New Photoshop Detector Shows Where Images Have Been Altered

The new Photoshop detecting tool points out changes made to images of Fergie.
The new Photoshop detecting tool points out changes made to images of Fergie.

In the past we've loved pointing out obvious uses of photo retouching tools, but the sad reality is everyone uses them. Many photos we see of models and celebrities have been altered in some way. With new programs and easy-to-use Apps, people are airbrushing and Photoshopping their own every day digital photos. Some say, just accept it and move on, while others (like us) long to see realistic images in the media and are on a quest for photo justice. And now we may have one!

Image forensics researchers at Dartmouth College have successfully created a photo analyzing tool that highlights any Photoshop-style modifications and tested it out on magazine covers and advertisements. The results are fascinating.

"Publishers have legitimate reasons to alter photographs to create fantasy and sell products, but they've gone a little too far," image forensics specialist Hany Farid of Dartmouth University told Wired. The new tool can show any changes to photos on a 1-to-5 scale from minor changes to massive overhauls.

So while magazines, retailers, and beauty companies may continue to airbrush their images, it will now be obvious just how much these photos are adjusted and we can stop looking up to unrealistic portrayals. Farid told the New York Times this may discourage retouching altogether. "Models, for example, might well say, 'I don't want to be a 5. I want to be a 1.'" It may be wishful thinking, but we'd love to see airbrushing disappear. "You can't ignore the body of literature showing negative consequences to being inundated with these images," Farid told Wired. It's true. No matter how many times we hear images are distorted, it's hard to not compare ourselves to them. Now we're just hoping these Dartmouth researchers can turn their mathematical model into an App for consumers. We're pretty confident we could spend hours using this thing.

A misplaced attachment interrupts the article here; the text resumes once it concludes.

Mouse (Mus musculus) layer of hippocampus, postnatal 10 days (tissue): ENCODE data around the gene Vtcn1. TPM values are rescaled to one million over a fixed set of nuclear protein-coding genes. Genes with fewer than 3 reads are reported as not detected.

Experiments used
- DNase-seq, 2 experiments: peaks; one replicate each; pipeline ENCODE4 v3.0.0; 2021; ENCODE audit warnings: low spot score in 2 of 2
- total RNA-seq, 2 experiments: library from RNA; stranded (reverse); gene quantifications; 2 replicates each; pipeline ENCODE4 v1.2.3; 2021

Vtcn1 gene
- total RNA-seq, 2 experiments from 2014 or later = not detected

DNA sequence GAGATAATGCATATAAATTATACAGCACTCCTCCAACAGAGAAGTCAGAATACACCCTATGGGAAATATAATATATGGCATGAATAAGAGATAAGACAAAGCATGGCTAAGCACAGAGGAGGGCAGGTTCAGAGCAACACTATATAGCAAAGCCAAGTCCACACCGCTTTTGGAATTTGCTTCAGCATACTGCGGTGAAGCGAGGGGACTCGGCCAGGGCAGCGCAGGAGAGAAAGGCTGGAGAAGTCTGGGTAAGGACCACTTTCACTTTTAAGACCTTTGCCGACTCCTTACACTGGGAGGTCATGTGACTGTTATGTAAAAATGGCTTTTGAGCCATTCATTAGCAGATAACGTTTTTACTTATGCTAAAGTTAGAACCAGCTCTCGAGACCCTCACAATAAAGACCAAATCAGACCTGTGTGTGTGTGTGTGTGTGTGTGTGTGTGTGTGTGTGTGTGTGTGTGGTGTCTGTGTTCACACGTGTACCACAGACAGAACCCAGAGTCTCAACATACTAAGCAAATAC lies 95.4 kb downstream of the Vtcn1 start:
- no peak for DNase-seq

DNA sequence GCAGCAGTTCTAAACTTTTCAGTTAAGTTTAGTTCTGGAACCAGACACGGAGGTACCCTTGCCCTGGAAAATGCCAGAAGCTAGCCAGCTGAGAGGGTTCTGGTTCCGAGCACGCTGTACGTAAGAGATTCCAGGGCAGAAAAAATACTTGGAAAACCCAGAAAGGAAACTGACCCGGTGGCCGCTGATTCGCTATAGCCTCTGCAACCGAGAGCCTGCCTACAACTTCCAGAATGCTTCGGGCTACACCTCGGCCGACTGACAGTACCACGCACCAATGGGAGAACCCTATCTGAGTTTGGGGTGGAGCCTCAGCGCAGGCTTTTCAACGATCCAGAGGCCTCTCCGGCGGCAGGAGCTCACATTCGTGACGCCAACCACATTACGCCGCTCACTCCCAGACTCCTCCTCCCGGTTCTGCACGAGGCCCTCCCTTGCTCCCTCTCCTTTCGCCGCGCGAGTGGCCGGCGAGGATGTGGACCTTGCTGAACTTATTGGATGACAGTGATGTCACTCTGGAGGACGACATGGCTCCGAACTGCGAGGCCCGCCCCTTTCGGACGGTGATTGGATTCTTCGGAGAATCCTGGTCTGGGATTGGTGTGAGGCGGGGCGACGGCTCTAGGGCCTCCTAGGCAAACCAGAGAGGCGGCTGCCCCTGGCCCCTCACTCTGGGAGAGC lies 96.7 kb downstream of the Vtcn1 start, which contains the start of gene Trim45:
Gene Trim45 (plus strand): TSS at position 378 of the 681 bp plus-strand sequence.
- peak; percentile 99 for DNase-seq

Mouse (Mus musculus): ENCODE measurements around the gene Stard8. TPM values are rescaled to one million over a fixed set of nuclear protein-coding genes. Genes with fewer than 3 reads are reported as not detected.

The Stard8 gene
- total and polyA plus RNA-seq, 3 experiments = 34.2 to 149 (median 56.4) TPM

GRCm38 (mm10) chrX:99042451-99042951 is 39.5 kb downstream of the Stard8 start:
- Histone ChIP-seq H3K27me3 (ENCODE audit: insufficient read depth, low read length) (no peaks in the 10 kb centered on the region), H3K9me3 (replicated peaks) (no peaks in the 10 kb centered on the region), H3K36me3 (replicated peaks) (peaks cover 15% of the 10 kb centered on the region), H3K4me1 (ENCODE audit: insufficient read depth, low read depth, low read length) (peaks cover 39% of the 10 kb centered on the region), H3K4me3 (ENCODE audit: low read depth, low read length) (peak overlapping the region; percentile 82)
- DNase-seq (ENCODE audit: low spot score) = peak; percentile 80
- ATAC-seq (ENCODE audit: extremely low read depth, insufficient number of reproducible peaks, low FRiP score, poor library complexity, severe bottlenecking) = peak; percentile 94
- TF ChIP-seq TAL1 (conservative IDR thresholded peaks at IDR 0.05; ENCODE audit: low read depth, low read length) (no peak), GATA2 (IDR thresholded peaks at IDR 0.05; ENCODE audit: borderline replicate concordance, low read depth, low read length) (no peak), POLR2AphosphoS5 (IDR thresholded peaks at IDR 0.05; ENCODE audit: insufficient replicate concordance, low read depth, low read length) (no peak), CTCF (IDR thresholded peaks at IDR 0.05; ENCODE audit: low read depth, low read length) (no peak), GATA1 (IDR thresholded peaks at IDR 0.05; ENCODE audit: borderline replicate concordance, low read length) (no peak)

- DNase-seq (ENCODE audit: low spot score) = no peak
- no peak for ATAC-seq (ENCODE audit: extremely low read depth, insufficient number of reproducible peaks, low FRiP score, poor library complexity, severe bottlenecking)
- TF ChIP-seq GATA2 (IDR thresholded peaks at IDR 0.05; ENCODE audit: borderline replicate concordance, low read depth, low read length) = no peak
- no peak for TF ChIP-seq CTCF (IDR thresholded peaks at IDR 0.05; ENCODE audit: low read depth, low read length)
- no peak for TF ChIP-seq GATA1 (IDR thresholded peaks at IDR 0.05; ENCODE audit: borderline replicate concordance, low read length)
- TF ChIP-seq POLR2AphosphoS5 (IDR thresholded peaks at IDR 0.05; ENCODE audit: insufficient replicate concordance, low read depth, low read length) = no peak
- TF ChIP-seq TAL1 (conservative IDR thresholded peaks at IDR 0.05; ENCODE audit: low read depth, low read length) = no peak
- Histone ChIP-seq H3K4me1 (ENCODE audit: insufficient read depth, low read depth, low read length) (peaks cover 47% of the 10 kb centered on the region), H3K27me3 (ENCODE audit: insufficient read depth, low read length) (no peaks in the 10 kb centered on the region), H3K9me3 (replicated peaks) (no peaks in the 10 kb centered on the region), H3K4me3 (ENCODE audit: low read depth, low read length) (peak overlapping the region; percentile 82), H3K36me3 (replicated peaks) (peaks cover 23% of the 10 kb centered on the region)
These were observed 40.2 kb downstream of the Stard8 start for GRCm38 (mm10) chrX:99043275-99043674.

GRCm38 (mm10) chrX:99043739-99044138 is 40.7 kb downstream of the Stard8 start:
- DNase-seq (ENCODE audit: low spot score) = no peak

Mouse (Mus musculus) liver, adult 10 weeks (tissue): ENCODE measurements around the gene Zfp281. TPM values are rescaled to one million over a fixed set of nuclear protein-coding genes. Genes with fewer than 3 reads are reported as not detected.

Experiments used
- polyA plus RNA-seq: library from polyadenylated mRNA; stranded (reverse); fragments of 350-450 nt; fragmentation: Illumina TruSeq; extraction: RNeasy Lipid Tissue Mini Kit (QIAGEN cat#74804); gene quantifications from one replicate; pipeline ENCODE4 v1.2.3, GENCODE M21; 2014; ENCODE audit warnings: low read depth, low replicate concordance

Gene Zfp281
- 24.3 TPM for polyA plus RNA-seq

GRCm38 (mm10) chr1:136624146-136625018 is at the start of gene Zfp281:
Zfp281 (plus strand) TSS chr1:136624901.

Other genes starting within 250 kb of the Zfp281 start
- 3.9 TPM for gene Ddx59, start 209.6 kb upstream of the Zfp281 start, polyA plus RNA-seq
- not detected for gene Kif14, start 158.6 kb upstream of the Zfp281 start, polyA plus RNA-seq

Assuming that these scientists go forward with their research we've come with 5 great uses for the new Photoshop detection tool.

1. Online dating sites. That guy is way too hot to be on OKCupid. Let's see if he's had a little help with the airbrushing wand.
2. Beauty ads. How well does that mascara or cellulite cream really work, and how much of it is retouched? Now we'll know if the desired effect is unattainable. (On the other hand, the jig is up if you've gotten rid of red eye. And red pimple. And crows feet. And muffin top.)
3. Retail websites. Do those jeans make that model's butt look great, or was that the job of a crafty photo editor?
4. Celebrity photos. We may never know which stars have had plastic surgery, but if we know how much their cover photos were airbrushed that's a start. And then we can stop comparing ourselves to unrealistic images. (Celebs, consider yourselves warned. Forget, soon there will be sites devoted to the stars who require the most airbrushing.)
5. Facebook. You just KNEW that one girl you went to high school with had been enhancing her album full of glamour shots. Now you finally have proof.

What do you think of the new Photoshop detecting tool? Would you use it?

Related links:

L'Oreal ads of Julia Roberts and Christy Turlington banned for airbrushing
Before and after: Britney Spears releases unretouched Candie's ads
Demi Moore defends her W cover photo, says photoshop was not used
Why airbrush makeup can kick your makeup's butt any day